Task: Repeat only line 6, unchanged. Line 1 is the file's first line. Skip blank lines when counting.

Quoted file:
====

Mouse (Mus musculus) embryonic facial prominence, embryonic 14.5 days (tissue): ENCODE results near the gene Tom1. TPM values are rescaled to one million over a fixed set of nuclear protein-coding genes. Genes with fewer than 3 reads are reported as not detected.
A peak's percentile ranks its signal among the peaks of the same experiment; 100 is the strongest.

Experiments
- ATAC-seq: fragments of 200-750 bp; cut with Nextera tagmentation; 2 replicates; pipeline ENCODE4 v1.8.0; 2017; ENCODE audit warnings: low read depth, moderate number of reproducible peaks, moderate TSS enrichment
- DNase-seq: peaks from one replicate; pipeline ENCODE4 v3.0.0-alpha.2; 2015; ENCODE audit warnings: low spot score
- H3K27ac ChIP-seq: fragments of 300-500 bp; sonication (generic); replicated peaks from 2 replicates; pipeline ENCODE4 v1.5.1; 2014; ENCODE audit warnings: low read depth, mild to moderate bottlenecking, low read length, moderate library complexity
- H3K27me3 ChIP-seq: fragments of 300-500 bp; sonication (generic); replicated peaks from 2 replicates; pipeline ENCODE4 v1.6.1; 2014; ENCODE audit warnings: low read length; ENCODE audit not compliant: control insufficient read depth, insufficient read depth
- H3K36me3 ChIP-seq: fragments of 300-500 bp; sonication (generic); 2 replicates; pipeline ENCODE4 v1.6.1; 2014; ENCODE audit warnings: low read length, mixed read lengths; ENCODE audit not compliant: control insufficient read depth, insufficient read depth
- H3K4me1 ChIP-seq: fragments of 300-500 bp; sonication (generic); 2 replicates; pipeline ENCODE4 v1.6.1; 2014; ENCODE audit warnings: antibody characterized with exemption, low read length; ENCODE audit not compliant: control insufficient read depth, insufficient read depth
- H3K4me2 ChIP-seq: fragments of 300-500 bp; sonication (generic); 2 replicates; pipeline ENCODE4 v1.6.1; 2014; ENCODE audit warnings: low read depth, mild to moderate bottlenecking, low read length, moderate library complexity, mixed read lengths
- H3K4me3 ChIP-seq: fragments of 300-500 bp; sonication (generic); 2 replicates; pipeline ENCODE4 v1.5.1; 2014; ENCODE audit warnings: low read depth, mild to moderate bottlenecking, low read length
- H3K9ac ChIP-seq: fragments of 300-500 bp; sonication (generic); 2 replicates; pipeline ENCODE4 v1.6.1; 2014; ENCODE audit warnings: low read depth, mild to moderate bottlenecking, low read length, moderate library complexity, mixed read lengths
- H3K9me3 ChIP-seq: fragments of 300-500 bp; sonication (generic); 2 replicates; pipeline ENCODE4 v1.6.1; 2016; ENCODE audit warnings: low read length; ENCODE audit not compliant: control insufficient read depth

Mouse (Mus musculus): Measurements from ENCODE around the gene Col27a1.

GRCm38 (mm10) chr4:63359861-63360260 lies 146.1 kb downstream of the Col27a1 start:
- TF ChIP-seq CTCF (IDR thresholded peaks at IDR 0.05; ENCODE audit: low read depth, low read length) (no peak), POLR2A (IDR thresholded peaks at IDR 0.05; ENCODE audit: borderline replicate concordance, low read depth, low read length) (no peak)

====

- H3K27ac ChIP-seq: fragments of 300-500 bp; sonication (generic); replicated peaks from 2 replicates; pipeline ENCODE4 v1.5.1; 2014; ENCODE audit warnings: low read depth, mild to moderate bottlenecking, low read length, moderate library complexity